PEORIA, Ill. —Wichita State coach Gregg Marshall liked the way his team practiced over the holiday break. He loved the way the Shockers played Wednesday.
Wichita State ended an eight-day layoff with 90-51 rout of Bradley at Carver Arena. The Shockers started Missouri Valley Conference play by making history with its margin of victory.
"They broke us," Bradley coach Geno Ford said. "At some point we accepted it. That's the troubling part."
WSU (10-2, 1-0 MVC) handed Bradley (5-8, 0-1) its worst home defeat in 108 seasons, its second-biggest defeat, worst loss in 60 seasons in the MVC and its worst loss in the 126-game series against the Shockers.
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All this from a team that had every excuse for an average effort. The Shockers, who hadn't played a competitive foe since Dec. 10, could hardly be blamed for overlooking Bradley with No. 21 Creighton coming to Koch Arena on Saturday.
"We knew we were on the road and we knew it was a Valley game, so we had to come out strong," WSU junior Carl Hall said. "We're hungry."
The Shockers took hope from Bradley without delay. Toure Murry drove past freshman Shayok Shayok for a layup on the game's first possession. On the second, Hall missed a shot and tore the rebound away from two Braves to score. After a Bradley basket, Hall followed in another miss for a 6-2 lead.
Murry got another layup after Hall and Garrett Stutz combined for an offensive rebound, giving WSU an 8-4 lead. Stutz scored inside to make it 10-4. Stutz dunked after Murry rebounded his own miss, putting WSU up 14-6.
"They were big and strong enough to bully us out of the way," Ford said.
WSU grabbed six rebounds in the first four minutes, four on the offensive glass. It led the rebound battle 25-19 at half and 50-32 for the game. WSU scored 48 points in the lane and 26 second-chance points. Stutz finished with 14 points and 10 rebounds for his third double-double of the season. Hall added 10 points and eight rebounds.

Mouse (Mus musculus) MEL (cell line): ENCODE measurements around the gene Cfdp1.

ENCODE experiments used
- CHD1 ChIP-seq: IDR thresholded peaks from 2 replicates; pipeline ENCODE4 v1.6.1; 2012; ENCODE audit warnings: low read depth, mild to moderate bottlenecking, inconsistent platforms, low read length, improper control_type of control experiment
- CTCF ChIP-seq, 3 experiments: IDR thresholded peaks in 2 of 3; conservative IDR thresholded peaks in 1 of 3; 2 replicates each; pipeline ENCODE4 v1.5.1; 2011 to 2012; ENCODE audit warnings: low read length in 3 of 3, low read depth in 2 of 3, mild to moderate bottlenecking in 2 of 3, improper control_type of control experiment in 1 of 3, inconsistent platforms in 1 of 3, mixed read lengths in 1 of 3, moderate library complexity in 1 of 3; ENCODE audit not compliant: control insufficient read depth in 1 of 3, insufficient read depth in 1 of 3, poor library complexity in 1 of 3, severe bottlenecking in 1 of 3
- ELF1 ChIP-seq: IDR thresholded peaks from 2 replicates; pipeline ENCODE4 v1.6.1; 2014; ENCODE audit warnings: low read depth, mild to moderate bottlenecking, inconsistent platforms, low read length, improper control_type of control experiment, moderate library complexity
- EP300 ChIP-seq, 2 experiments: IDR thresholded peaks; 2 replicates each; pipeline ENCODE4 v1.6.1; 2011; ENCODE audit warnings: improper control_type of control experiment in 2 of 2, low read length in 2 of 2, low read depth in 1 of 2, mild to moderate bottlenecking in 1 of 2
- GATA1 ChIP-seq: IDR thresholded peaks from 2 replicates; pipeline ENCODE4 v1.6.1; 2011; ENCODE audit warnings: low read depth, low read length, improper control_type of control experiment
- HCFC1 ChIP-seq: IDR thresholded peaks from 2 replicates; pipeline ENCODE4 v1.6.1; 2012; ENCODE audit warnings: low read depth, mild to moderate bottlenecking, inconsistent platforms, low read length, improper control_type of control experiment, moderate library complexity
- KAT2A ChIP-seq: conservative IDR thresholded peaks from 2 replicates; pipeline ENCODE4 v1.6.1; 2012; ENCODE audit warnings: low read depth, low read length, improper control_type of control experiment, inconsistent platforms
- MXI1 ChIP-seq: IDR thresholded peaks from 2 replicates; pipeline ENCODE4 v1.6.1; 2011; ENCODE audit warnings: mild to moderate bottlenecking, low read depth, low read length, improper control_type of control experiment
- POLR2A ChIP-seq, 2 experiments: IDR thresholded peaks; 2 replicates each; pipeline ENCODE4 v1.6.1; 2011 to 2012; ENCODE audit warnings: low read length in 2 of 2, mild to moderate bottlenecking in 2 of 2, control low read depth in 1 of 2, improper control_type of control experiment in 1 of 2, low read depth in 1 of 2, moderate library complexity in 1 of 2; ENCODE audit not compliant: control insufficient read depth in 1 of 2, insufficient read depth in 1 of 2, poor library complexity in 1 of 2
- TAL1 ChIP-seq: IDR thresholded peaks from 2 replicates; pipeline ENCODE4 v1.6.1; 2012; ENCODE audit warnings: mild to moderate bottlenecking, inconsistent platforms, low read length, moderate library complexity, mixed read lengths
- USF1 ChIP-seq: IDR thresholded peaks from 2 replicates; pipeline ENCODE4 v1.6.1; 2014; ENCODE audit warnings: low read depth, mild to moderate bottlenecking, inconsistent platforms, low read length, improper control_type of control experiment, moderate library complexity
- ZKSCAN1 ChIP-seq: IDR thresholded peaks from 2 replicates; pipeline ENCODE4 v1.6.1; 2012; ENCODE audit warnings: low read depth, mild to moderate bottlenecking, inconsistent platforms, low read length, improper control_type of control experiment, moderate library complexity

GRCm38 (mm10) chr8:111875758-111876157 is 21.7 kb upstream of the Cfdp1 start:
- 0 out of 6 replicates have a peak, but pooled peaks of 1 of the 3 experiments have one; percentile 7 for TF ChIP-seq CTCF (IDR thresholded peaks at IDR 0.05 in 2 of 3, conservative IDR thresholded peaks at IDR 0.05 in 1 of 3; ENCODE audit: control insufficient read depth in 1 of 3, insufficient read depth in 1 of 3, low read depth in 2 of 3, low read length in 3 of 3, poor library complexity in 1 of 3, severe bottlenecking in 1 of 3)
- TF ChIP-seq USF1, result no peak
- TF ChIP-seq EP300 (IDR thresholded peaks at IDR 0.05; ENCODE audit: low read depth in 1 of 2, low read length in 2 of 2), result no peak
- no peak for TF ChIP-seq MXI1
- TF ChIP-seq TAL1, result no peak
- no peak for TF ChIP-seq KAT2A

"I was just trying to control the glass and get my team second chances," Hall said.
The rest of the game became notable because the Shockers refused to let up. The lead grew, and WSU rarely gave into the temptation to take it easy. Marshall played his deep reserves extensively, and they kept the pressure on.
Far from being offended, Ford was impressed.
"Usually if you get down in a game, the other team, at some point, goes to sleep and you make a run," Ford said. "Even if you're not playing well, you'll make a little mini-run. They had us down, and there was no chance they were going to lighten up. They were mad when we scored. That's the sign of a great team."
Marshall has seen this before. The Shockers opened MVC play a year ago with a 91-57 win over Evansville, a game in which he paused to tell his team how beautifully it played during a timeout. WSU duplicated that effort on Wednesday with a dominant performance on the road.
Bradley's effort in a 77-66 loss at then-No. 19 Michigan helped put the Shockers on alert.
"Our focus was good," Marshall said. "Our shoot around (Wednesday) was good. We were bouncy. Hopefully, we can continue with that."
While WSU dismantled Bradley, Creighton lost at home to defending MVC champion Missouri State. That likely doesn't make WSU's job any easier. It does give the Shockers an early opportunity to grab an edge in the MVC race.